First branchial cleft anomalies manifest with duplication of the external auditory canal. This report features a rare case of microtia and congenital middle ear and canal cholesteatoma with first branchial fistula. External auditory canal stenosis was complicated by middle ear and external canal cholesteatoma, but branchial fistula, opening in the zygomatic root and a sinus in the helical root, may explain this feature. A canal wall down mastoidectomy with canaloplasty and wide meatoplasty was performed. The branchial cleft was excised through parotidectomy and facial nerve dissection. It should be considered that canal stenosis in such cases can induce cholesteatoma formation in the auditory canal and middle ear.

  16. Diagnosis of ossicular deformities and inner ear anomalies by high resolution CT scanning of the temporal bone

    International Nuclear Information System (INIS)

    Isono, Michio

    1988-01-01

    A comparative study was undertaken to determine the optimum slice thickness and slice gaps that can define the fine contour and continuity of the ossicles and the inner ear. Horizontal tomography was proved to be contributory enough to obtain the whole ossicular chains and the whole labyrinthine capsule. Comparison of 1.5 mm slice thickness / 1.5 mm slice gaps, 1.0 mm slice thickness / 1.0 mm slice gaps and 1.5 mm slice thickness / 1.0 mm slice gaps revealed that the last condition was optimal for demonstrating the ossicular chains, the first for the inner ear. A significant relationship was found between CT findings and surgical findings of ossicular chains in chronic otitis media and cholesteatoma. Radiological classification of the inner ear malformation, which was obtained by this method, were agenesis of the whole labyrinthine capsule, agenesis of the cochlea, slight protrusion of the cochlear growth, poor cochlear turning, agenesis of all the semicircular canals, anterior semicircular canals (s.c.) without posterior and lateral s.c., anterior s.c. without hypoplasia of posterior s.c. and aplasia of lateral s.c., and smallness of the vestibule. (author) 59 refs

  17. Diagnosis of ossicular deformities and inner ear anomalies by high resolution CT scanning of the temporal bone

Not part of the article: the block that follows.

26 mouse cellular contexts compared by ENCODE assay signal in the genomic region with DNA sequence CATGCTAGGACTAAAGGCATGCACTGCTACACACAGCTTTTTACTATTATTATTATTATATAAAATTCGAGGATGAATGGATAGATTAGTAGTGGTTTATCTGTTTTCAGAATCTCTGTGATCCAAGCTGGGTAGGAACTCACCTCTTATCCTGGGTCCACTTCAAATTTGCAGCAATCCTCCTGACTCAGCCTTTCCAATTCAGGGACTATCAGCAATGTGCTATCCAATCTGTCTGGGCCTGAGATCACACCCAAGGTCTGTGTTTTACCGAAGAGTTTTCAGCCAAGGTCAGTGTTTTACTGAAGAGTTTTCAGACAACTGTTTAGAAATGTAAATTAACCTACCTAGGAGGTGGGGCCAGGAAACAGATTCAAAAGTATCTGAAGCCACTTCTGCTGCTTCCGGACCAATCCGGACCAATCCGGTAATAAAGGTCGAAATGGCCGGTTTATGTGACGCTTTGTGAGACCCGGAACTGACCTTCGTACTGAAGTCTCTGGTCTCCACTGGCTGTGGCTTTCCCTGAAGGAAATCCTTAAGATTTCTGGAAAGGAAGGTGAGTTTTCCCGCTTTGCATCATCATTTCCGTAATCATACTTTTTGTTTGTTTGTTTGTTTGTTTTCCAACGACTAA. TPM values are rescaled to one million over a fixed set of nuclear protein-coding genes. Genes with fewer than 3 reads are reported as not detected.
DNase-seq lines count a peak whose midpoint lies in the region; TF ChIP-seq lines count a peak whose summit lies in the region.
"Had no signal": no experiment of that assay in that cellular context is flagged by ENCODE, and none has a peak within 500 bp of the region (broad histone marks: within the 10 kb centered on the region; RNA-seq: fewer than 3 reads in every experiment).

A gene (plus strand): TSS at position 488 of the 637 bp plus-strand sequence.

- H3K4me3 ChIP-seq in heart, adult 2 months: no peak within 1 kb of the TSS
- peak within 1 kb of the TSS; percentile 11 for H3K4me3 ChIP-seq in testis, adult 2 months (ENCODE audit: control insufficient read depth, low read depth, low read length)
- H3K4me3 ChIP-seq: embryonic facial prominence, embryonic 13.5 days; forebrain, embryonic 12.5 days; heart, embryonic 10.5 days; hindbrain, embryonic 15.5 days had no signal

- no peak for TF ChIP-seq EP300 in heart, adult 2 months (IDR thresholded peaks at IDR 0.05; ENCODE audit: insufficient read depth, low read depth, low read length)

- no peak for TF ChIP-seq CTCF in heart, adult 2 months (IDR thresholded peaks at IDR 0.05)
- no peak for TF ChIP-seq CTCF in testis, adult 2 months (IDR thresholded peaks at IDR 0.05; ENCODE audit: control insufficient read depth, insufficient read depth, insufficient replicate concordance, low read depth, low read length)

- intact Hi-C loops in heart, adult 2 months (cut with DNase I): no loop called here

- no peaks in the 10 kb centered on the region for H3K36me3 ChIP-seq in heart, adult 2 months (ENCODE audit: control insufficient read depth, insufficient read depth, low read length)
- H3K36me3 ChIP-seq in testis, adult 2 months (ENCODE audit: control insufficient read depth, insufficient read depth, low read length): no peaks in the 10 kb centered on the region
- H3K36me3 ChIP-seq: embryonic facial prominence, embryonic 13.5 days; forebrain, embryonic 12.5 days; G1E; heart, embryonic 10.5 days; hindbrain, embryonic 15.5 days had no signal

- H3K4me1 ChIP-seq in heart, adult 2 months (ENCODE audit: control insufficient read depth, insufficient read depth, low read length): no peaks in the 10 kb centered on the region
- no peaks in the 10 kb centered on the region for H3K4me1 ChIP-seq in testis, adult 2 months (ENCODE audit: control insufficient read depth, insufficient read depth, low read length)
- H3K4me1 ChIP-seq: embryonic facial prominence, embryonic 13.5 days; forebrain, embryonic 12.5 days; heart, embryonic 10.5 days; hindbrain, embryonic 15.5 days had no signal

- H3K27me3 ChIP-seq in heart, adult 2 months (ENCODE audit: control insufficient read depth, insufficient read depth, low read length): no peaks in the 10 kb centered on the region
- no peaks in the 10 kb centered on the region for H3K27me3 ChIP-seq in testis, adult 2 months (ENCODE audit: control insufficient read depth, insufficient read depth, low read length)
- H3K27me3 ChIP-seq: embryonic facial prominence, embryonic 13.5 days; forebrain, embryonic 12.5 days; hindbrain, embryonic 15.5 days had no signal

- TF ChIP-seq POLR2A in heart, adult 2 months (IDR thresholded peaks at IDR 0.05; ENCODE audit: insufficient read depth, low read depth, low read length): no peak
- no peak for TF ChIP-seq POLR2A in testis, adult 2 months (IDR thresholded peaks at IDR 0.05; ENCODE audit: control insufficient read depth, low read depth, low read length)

Energy Technology Data Exchange (ETDEWEB)

    Isono, Michio

    1988-04-01

    A comparative study was undertaken to determine the optimum slice thickness and slice gaps that can define the fine contour and continuity of the ossicles and the inner ear. Horizontal tomography was proved to be contributory enough to obtain the whole ossicular chains and the whole labyrinthine capsule. Comparison of 1.5 mm slice thickness / 1.5 mm slice gaps, 1.0 mm slice thickness / 1.0 mm slice gaps and 1.5 mm slice thickness / 1.0 mm slice gaps revealed that the last condition was optimal for demonstrating the ossicular chains, the first for the inner ear. A significant relationship was found between CT findings and surgical findings of ossicular chains in chronic otitis media and cholesteatoma. Radiological classification of the inner ear malformation, which was obtained by this method, were agenesis of the whole labyrinthine capsule, agenesis of the cochlea, slight protrusion of the cochlear growth, poor cochlear turning, agenesis of all the semicircular canals, anterior semicircular canals (s.c.) without posterior and lateral s.c., anterior s.c. without hypoplasia of posterior s.c. and aplasia of lateral s.c., and smallness of the vestibule. (author) 59 refs.

  18. Expanding the spectrum of congenital anomalies of the diencephalic-mesencephalic junction

    Energy Technology Data Exchange (ETDEWEB)

    Severino, Mariasavina; Tortora, Domenico; Rossi, Andrea [Istituto Giannina Gaslini, Neuroradiology Unit, Genova (Italy); Pistorio, Angela [Istituto Giannina Gaslini, Epidemiology and Biostatistics Unit, Genoa (Italy); Ramenghi, Luca Antonio [Istituto Giannina Gaslini, Neonatal Intensive Care Unit, Genoa (Italy); Napoli, Flavia [Istituto Giannina Gaslini, Endocrinology Unit, Genoa (Italy); Mancardi, Maria Margherita [Istituto Giannina Gaslini, Neuropsychiatry Unit, Genoa (Italy); Striano, Pasquale [Istituto Giannina Gaslini, Paediatric Neurology and Muscular Diseases Unit, Genoa (Italy); Capra, Valeria [Istituto Giannina Gaslini, Genetic Unit, Genoa (Italy)

    2016-01-15